One of my favorite things to do is encourage people. Especially those with long harbored creative dreams. Probably because they are usually the first ones to sell themselves short.
My mother was a beautiful poet. I still have one of her journals filled with some of the most touching verses I’ve ever read.
But she never shared her gift with the world. In fact, she once told me a long time ago that she had started a novel. But after 165 pages of hand written text, she stopped writing.
And tore it all up.
I can’t remember her exact words when I asked her why she did it. But the gist of what she said that still weighs on my heart was: “It wasn’t good enough.”
I still wish I had known she was planning to destroy something so precious. I would have begged her to let me read it first. Told her to stop believing the lie of her own inadequacy. To let us have the honor of hearing her story.
But would she have listened? Maybe. Maybe not.
I know I didn’t for a long, long, time.
What kept me stuck all those years? Why did I steadfastly refuse to move forward, in spite of friends, family and even strangers telling me that I had something to offer?
Then I realized what had been going on with me. And the truth wasn’t pretty.
It wasn’t that I knew I couldn’t succeed.
It was because – deep down – I knew that I could.
And if I did…then what?
In my fear filled mind, I would be standing in the much dreamed of spotlight. People reading my words. Watching my films. Maybe even actually caring about what I was going to produce next.
And suddenly, I would have nothing to say.
All the brilliant ideas I had inside me would dry up and blow away. And I would be left standing there like a mute idiot. The writer who couldn’t write.
But to be brutally frank, there was more to it than that.
I was afraid of the responsibility of showing up. Being accountable.
Having to write through the dread of creating a pile of crap not worthy of someone’s 10 minute coffee break.
Having to write if I didn’t feel like it.
Having to jettison the excuse of not posting or publishing because something wasn’t genius enough.
But then I slapped myself (figuratively) upside the head and asked this question:
Does the world (or more accurately, the tiny fraction of the population that even knows I exist) really care if my work is perfect?
Of course not.
So, how smart is it to let creative inertia and self-styled doomsday visions rob me of who I am? Of what I believe I’m here to do?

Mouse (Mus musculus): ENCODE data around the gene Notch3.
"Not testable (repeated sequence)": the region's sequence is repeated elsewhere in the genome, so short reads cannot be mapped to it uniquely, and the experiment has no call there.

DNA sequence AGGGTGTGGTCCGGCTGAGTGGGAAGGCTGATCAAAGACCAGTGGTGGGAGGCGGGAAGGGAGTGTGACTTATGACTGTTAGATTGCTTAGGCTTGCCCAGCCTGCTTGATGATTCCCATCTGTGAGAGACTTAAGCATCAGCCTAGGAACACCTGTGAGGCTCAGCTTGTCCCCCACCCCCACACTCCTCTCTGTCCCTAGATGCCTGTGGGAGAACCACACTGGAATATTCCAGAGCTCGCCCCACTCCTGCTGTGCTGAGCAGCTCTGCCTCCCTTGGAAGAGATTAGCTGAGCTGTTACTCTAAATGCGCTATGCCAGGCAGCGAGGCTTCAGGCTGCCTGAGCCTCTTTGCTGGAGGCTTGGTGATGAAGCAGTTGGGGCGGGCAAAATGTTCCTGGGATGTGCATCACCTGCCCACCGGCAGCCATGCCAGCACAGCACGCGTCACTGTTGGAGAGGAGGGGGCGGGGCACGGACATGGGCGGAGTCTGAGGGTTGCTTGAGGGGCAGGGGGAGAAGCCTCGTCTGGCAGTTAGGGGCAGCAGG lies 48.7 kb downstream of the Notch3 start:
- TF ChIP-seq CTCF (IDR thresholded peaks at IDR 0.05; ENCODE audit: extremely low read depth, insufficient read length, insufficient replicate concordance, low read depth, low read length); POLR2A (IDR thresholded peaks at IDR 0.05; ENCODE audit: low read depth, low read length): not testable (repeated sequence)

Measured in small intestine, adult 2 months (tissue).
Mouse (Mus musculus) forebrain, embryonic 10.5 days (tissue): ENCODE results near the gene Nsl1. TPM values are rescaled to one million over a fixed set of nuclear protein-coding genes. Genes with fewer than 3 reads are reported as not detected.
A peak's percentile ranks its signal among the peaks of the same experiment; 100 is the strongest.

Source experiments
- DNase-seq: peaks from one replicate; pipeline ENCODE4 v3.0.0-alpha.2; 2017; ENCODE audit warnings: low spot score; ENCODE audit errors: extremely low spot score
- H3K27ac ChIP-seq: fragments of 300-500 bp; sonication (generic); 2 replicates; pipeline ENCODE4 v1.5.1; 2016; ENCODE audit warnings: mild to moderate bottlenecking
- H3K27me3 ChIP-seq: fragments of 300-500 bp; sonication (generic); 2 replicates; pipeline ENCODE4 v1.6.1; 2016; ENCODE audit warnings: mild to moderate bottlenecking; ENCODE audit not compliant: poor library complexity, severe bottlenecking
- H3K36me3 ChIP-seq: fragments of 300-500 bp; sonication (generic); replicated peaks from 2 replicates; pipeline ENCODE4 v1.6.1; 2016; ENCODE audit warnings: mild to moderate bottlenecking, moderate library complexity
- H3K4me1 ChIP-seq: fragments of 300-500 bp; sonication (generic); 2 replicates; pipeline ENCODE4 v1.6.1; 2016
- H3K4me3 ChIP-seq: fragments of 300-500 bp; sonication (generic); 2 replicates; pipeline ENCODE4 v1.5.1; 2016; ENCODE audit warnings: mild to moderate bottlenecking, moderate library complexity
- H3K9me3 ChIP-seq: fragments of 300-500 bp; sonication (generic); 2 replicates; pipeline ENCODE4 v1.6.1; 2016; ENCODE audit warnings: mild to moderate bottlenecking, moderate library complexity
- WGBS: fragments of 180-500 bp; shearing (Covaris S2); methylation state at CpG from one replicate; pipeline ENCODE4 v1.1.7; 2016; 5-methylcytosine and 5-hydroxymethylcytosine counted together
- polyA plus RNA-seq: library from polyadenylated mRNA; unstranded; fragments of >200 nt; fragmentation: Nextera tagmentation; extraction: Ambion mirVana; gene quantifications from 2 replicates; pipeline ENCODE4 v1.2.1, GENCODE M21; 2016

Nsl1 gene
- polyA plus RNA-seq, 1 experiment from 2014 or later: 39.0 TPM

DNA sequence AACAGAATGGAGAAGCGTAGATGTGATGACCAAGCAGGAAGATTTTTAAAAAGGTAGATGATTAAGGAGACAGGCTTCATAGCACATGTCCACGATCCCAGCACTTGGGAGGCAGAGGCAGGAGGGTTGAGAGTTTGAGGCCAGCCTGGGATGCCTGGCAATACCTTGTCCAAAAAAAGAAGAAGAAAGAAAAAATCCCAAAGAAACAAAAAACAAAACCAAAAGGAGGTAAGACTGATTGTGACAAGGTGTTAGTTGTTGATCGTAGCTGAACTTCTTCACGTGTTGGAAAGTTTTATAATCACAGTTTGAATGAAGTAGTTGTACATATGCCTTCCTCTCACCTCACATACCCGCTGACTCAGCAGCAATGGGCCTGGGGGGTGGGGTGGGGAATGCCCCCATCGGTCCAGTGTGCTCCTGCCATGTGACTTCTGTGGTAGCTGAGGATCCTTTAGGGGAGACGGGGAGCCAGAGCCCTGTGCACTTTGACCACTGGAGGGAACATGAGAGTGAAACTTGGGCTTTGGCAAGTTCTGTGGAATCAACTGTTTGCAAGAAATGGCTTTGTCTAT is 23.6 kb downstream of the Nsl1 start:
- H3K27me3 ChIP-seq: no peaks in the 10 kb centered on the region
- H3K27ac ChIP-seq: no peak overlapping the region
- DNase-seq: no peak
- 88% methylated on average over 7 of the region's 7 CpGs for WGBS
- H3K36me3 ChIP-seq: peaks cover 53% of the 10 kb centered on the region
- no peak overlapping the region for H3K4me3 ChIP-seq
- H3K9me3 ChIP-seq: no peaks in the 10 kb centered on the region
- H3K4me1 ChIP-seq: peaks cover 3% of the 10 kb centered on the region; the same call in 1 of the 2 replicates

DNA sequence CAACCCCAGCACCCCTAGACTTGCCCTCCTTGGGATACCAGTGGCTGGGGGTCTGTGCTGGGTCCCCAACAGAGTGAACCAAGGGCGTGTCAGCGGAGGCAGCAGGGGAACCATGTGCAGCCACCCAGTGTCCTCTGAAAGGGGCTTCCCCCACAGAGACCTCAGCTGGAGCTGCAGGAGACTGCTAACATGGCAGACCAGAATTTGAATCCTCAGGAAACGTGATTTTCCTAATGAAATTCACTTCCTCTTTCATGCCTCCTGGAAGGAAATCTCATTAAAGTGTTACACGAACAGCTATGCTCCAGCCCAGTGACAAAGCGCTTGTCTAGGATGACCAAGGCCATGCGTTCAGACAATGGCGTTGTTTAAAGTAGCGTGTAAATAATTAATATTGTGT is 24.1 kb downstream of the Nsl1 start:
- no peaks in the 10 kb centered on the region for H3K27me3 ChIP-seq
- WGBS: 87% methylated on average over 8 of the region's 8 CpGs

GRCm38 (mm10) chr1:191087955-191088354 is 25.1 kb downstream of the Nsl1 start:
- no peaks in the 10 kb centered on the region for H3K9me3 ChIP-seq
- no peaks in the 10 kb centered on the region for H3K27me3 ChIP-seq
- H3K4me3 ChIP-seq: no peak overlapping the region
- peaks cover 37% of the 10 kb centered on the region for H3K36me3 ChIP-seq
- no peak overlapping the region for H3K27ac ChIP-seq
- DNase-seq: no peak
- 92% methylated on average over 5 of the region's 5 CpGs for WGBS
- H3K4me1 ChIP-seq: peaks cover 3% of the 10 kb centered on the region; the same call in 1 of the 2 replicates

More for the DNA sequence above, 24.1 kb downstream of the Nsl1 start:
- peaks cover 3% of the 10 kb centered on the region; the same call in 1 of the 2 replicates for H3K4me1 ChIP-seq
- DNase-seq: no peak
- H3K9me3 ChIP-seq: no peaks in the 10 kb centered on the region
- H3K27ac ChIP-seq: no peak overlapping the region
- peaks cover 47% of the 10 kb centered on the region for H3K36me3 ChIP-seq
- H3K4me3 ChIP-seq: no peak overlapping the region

It’s flat out stupid. Period.
But enough about me.
If you’ve read this far, chances are good that some of this resonates with you. Whether or not you’re a writer…it doesn’t matter.
If feeling less-than-perfect has you frozen in your tracks, you’re not alone.
You’re not a failure.
But most importantly…
You’re not powerless to kick perfection’s precious ass and show it the door.
I’m not normally a fan of conjuring up worst-case scenarios. But in this instance, it serves a valuable purpose.
So here goes…
Say you write (or cook, or paint, or…) something and it’s flat-out freaking hideous. You can’t believe the level of incompetence you’ve displayed.
No one applauds (except your mother).
A few – or many – people even tell you it sucks. And they’re oh-so-kind enough to do it both in person and online.
Are you going to die?
I didn’t think so.
So, get back to that thing you love to do.
Allow yourself to do it imperfectly.
Ignore the haters (especially the one that lives inside your own head).
And don’t tear up your dreams. Ever.
It’s sad that your mom did that. I try to save all of my writing, even stuff I don’t think I’ll ever use again. But of course it’s a lot easier these days to save stuff digitally… or to pull something back out of the trash can!
Yeah, it really saddens me that she got rid of those pages. I’d give anything to have them now, especially since she’s no longer with me. The digital age has its frustrations, but I am definitely grateful for the ability to save (or recover) just about anything! 🙂
I think this all comes back to your most recent post – Jan 2017. Showing up and being prepared to reveal who you are and what you believe. This is especially hard if you know family and friends do not share some of your basic beliefs which may or may not be apparent in your writing.
So true, Elaine! If revealing your true self was easy, everyone would do it. But working through the fear and showing your true colors offers unimaginable rewards, and it’s part of my life’s mission to encourage people to do just that. As I always say, “We need what you’ve got!” 🙂